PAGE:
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Head of the Humpback

Living in Alaska provides plenty of opportunities for new experiences: Hiking through old-growth rainforests; viewing grizzlies in the wild; walking across ancient rivers of glacial ice. But it is only on rare occasion - even for Alaskans - that one gets the chance to behead a beached whale. When I was invited along on this gruesome expedition it was like winning the wildlife lottery from hell.


In August 2004, a 28-ton juvenile humpback was struck by one of the many large barges and cruise ships that travel up Gastineau Channel to Juneau. After the National Marine Fisheries Service completed its necropsy, a friend of mine working for the Alaska Department of Fish and Game got permission to recover the skeleton. He planned to display it at Juneau-Douglas High School, making it the first exhibit of its kind in the capital city.

We would start by removing the skull. The plan was to cut through the neck, remove the head and anchor it to the bottom of the channel where fish and crabs would devour the flesh. Only about 10 feet of blubber and guts stood in our way, but we had knives. Mine was a butcher knife brought from home.

Riley, my Fish and Game buddy, planned to return the following summer to recover the rest of the bones after nature had taken its course.
Ironically, the carcass had washed up near the community of Lucky Me, just south of Juneau on Douglas Island. The sun was out the day we set sail and the wind was blowing hard as our boat pulled up to the rocky beach where the 28-foot-long beast lay on its side. The stench hit me hard, pulling up that morning's breakfast into my esophagus. It was horrific, like nothing I had ever experienced.

Riley - a hunter, wildlife enthusiast and true Alaska man - dove right in, shaving chunks of blubber from the rotting mammal while the rest of the members of the five-man crew struggled to keep from puking in our paper facemasks.

After taking a moment to steady my stomach, I climbed onto the beast and began hacking away furiously, ripping off putrid flesh and tossing it to the side. A friend and colleague who also chronicled the experience for the local newspaper described me as appearing "angry in [my] knifework."

The hide of the whale was tough like a car tire. It had already spent a week or so baking in the sun and oil and puss oozed from its lacerations.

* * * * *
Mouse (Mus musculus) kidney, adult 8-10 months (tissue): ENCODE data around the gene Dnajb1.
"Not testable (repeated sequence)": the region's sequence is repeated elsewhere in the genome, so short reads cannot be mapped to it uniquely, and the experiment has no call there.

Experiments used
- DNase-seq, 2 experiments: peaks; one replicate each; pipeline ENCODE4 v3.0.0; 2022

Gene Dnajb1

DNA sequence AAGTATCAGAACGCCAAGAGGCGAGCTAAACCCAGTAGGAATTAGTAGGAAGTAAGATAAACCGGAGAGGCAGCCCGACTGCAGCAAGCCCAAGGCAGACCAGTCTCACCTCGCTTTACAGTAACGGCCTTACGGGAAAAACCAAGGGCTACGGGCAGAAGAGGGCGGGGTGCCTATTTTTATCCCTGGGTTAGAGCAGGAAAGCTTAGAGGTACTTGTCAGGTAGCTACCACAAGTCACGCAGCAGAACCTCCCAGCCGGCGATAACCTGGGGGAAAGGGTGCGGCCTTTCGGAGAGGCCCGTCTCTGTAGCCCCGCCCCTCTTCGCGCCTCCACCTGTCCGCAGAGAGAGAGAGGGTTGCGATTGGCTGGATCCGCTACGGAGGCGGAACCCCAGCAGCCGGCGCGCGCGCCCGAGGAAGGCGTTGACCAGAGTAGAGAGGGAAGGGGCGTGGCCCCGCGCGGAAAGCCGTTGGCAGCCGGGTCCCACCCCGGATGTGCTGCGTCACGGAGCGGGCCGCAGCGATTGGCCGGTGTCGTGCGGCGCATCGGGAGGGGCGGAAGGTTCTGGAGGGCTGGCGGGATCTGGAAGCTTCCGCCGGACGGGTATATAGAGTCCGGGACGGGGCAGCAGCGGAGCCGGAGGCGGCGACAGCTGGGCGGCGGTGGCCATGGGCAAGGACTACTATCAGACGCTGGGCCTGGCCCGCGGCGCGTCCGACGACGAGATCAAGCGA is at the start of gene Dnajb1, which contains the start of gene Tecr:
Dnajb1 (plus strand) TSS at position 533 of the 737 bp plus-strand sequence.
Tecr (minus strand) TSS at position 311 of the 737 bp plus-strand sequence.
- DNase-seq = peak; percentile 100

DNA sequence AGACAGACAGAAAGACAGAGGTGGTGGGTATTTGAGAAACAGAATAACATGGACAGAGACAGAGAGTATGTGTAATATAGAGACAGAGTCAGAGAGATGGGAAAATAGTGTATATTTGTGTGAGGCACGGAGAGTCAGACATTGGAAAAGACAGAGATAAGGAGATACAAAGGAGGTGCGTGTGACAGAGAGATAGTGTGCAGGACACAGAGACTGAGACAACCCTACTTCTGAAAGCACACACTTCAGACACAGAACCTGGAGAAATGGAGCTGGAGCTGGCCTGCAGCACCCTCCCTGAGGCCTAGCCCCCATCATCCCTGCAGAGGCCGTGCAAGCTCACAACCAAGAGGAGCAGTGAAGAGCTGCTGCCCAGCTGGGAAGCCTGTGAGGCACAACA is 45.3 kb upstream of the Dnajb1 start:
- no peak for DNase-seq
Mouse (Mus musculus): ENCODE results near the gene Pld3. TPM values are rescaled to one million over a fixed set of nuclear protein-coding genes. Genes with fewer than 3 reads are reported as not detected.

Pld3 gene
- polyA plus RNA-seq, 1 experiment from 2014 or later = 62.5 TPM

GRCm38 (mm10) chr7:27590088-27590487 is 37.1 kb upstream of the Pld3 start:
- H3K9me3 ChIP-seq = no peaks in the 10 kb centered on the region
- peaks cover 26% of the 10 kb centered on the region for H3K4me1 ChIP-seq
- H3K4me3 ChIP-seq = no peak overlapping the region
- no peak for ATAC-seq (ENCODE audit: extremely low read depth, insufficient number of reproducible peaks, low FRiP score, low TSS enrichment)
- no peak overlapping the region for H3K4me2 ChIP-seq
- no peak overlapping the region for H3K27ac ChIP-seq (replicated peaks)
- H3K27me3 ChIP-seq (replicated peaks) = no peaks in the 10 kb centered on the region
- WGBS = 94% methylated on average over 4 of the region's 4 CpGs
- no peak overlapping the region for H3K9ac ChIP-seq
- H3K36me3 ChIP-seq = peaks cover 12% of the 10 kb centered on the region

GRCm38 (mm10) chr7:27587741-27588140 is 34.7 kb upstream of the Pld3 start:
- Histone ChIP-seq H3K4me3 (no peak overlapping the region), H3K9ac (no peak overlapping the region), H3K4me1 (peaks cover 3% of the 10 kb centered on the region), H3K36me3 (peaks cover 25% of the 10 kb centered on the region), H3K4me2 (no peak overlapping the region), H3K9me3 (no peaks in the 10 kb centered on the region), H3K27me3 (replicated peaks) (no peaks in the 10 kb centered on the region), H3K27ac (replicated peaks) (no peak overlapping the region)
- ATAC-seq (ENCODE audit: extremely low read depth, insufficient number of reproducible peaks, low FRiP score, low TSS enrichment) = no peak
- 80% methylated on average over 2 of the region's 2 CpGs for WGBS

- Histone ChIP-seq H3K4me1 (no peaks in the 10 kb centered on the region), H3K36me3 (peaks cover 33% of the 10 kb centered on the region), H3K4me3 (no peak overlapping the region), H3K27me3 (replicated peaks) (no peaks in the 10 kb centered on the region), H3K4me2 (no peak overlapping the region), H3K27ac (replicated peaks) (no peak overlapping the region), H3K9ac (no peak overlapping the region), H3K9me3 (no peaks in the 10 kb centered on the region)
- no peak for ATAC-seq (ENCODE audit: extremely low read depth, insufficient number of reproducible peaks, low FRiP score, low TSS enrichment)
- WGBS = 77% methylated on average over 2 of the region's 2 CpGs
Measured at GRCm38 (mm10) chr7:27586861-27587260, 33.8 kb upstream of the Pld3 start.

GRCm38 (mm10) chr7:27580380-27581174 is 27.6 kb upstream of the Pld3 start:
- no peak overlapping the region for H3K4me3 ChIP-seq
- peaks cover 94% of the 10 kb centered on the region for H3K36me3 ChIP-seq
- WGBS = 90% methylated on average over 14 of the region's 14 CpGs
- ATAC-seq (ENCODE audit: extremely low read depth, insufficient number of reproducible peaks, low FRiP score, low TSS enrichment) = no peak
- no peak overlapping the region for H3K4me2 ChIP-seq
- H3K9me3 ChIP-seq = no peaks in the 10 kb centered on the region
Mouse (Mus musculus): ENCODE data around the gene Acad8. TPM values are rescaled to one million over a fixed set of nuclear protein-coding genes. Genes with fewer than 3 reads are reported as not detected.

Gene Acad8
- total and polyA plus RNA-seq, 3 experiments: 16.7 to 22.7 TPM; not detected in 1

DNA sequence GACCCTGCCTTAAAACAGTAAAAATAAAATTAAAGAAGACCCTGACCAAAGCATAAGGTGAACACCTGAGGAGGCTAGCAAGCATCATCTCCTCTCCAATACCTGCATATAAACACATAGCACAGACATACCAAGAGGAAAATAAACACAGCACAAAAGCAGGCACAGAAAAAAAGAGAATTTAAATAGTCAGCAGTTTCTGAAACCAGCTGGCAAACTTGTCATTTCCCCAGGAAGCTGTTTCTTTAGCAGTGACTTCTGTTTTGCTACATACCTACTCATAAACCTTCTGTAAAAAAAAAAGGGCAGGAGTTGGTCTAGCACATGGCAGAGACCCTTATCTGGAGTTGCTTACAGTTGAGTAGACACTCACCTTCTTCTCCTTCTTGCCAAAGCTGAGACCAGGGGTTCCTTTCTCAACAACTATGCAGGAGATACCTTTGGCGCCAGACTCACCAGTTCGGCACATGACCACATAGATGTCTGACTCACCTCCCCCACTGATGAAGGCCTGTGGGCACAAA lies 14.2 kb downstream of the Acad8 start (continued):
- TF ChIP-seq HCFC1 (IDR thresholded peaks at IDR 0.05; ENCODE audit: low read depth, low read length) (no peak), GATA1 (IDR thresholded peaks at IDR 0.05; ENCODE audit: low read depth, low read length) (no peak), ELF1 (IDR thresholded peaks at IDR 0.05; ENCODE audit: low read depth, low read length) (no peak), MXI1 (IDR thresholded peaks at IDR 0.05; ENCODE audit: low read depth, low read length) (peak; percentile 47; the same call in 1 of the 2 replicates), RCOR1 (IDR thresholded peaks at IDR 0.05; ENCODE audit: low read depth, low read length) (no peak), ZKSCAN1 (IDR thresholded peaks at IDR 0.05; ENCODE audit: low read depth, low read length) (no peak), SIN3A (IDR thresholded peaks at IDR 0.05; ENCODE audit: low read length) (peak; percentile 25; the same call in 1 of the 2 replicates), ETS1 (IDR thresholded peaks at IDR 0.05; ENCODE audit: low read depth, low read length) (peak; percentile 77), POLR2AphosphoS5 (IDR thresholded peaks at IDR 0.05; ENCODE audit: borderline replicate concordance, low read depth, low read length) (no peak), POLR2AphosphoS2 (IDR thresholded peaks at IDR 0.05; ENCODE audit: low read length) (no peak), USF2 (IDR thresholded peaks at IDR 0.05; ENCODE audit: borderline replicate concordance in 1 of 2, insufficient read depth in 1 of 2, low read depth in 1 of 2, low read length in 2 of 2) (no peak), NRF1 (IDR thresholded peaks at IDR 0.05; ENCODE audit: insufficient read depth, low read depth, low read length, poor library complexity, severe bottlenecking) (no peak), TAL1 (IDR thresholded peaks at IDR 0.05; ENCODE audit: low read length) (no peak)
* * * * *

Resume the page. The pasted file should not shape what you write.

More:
Some crewmembers expressed concern that the natural buildup of gas trapped inside the whale could cause it to explode. At the time I wondered if this was an urban myth or if one misplaced jab of the knife would be my undoing. I later discovered that gas buildup caused a 60-ton beached sperm whale to blow up in Taiwan about seven months prior to our expedition. Workers were transporting the 56-foot-long whale to a research facility in Tainin when it erupted, raining blood and guts on bystanders and storefronts. Luckily, our whale remained intact.

We spent most of the afternoon coaxing one another to act like men and finish the job, but several of us, myself included, were losing hope that we could complete the task.

"How could this be so difficult?" I thought. I had seen video footage of Alaska Natives dismantling whales twice the size of this one with surgical precision in less than a day. But I was no Alaska Native and eventually we realized were in way over our heads.

Riley has returned several times over the last year and a half, recovering about 65 percent of the skeleton to date, but the skull, which weighs in at about 300 pounds, will remain on the beach until he can find a vessel large enough to carry it back to the mainland. He said he plans to return this spring to finish the job.

In the days following our excursion I realized I would never again see whales simply as beautiful and majestic mammoths of the sea, flapping their flukes and breaching for our amusement. A mural of a humpback outside a bakery in Juneau evoked images of death. The foul odor of decomposing entrails still returns to me in nightmares. And almost two years later, I cannot think of whales without pondering our harrowing experience and being reminded that all life - from the colossal to the microscopic, the majestic to the grotesque - is fragile and finite.

And it stinks.

Timothy Inklebarger lived in Alaska. He moved to Chicago to write the I Lived In Alaska column.


Posted on April 12, 2006

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